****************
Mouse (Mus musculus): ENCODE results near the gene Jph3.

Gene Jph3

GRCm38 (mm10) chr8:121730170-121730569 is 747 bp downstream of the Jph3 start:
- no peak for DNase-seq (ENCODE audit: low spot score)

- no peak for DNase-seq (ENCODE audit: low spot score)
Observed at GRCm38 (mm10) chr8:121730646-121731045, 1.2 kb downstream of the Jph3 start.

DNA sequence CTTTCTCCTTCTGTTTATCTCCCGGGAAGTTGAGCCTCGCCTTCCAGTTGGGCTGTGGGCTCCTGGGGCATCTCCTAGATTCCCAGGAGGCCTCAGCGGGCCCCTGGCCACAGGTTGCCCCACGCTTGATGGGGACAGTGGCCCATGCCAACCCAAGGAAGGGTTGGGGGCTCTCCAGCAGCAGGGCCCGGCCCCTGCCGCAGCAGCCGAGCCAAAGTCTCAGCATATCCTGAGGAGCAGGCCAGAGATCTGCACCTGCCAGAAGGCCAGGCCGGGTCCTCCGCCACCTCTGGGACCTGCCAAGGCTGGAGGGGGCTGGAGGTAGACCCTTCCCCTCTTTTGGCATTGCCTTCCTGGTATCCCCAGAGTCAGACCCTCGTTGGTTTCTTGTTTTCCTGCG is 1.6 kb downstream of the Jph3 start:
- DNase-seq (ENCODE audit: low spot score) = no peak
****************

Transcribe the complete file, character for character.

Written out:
Mouse (Mus musculus): ENCODE results near the gene Jph3.

Gene Jph3

GRCm38 (mm10) chr8:121730170-121730569 is 747 bp downstream of the Jph3 start:
- no peak for DNase-seq (ENCODE audit: low spot score)

- no peak for DNase-seq (ENCODE audit: low spot score)
Observed at GRCm38 (mm10) chr8:121730646-121731045, 1.2 kb downstream of the Jph3 start.

DNA sequence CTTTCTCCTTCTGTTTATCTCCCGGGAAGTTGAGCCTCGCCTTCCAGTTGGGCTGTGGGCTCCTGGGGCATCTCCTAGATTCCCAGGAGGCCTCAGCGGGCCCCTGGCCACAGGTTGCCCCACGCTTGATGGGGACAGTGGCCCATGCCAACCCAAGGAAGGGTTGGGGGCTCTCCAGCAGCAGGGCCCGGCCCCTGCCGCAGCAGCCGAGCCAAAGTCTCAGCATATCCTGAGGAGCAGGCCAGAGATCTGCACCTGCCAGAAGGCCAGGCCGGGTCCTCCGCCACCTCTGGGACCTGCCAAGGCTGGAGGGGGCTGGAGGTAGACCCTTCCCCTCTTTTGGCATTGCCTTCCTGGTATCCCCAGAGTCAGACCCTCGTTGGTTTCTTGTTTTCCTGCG is 1.6 kb downstream of the Jph3 start:
- DNase-seq (ENCODE audit: low spot score) = no peak